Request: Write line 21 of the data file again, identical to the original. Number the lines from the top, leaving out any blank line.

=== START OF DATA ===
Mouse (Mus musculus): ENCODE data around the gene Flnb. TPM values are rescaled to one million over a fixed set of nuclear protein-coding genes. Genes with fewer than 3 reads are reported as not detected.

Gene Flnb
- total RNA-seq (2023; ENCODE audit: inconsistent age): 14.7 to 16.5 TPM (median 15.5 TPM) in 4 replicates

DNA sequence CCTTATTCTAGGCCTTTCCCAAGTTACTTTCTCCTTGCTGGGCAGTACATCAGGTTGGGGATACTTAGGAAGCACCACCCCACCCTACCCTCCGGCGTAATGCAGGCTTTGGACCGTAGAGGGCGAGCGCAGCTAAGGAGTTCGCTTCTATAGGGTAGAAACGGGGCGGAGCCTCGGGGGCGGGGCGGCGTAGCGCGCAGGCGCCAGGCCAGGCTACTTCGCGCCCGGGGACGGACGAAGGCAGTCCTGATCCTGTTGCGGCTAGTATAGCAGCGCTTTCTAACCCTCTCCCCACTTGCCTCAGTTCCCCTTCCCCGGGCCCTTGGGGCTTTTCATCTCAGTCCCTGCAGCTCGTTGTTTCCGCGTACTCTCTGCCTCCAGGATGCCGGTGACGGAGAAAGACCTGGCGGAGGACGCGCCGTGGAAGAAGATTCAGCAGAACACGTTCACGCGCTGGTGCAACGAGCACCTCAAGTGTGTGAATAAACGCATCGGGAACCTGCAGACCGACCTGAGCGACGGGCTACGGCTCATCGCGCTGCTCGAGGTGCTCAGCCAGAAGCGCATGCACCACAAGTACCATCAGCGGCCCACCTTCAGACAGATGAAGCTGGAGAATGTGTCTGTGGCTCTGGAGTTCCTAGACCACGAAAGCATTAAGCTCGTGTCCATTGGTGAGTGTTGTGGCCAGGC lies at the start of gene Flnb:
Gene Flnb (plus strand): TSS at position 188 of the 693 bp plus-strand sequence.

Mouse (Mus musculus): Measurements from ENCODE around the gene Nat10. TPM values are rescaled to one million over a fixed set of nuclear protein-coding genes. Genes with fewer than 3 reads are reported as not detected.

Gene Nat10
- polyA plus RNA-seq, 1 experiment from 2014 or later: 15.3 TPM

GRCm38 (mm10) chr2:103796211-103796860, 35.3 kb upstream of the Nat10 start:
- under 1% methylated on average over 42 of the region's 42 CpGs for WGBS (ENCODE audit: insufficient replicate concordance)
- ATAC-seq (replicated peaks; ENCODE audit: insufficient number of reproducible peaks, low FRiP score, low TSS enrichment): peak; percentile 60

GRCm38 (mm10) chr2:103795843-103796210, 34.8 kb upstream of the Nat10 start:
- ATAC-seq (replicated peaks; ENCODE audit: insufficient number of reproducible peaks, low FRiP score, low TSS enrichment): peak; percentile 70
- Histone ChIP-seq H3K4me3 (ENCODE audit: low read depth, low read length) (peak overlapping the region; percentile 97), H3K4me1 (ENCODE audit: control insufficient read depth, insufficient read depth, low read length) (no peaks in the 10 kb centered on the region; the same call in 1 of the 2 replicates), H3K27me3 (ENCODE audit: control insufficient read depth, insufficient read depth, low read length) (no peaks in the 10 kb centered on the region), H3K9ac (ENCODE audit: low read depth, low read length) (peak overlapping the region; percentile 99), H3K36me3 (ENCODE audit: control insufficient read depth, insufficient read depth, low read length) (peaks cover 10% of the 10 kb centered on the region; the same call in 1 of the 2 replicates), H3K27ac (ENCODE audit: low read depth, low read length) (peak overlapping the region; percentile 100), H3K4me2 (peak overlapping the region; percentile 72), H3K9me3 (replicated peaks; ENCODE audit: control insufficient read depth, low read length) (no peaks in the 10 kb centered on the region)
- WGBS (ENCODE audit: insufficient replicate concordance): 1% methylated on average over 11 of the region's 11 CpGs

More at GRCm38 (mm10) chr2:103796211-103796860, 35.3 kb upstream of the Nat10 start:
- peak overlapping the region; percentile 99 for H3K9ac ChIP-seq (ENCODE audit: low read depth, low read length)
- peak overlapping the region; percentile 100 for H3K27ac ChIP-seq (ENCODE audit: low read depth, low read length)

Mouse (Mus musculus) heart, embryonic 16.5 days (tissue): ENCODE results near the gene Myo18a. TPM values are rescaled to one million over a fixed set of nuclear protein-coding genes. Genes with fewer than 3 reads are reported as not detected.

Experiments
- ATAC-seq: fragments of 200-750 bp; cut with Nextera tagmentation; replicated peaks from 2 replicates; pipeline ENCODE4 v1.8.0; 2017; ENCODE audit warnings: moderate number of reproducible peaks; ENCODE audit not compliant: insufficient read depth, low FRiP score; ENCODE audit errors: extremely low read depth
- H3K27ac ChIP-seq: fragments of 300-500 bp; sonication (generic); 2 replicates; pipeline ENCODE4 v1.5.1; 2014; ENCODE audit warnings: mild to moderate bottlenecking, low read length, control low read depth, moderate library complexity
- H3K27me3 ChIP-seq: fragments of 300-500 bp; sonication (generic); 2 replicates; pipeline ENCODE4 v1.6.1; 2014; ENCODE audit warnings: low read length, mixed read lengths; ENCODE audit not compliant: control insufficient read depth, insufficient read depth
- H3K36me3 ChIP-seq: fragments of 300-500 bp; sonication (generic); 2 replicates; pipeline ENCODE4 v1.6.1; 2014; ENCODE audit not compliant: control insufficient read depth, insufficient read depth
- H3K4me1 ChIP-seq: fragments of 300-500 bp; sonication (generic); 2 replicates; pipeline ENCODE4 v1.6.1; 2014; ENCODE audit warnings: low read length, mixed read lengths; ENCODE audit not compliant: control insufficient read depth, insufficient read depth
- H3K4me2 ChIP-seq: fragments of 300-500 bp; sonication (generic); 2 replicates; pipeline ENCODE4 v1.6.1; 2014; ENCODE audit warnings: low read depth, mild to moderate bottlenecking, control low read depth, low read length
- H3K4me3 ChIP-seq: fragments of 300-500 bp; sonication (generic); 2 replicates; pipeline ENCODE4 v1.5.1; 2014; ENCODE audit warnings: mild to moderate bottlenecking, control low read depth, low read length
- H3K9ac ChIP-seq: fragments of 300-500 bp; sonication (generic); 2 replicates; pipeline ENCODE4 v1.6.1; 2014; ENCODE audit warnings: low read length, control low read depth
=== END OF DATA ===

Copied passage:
- ATAC-seq: fragments of 200-750 bp; cut with Nextera tagmentation; replicated peaks from 2 replicates; pipeline ENCODE4 v1.8.0; 2017; ENCODE audit warnings: moderate number of reproducible peaks; ENCODE audit not compliant: insufficient read depth, low FRiP score; ENCODE audit errors: extremely low read depth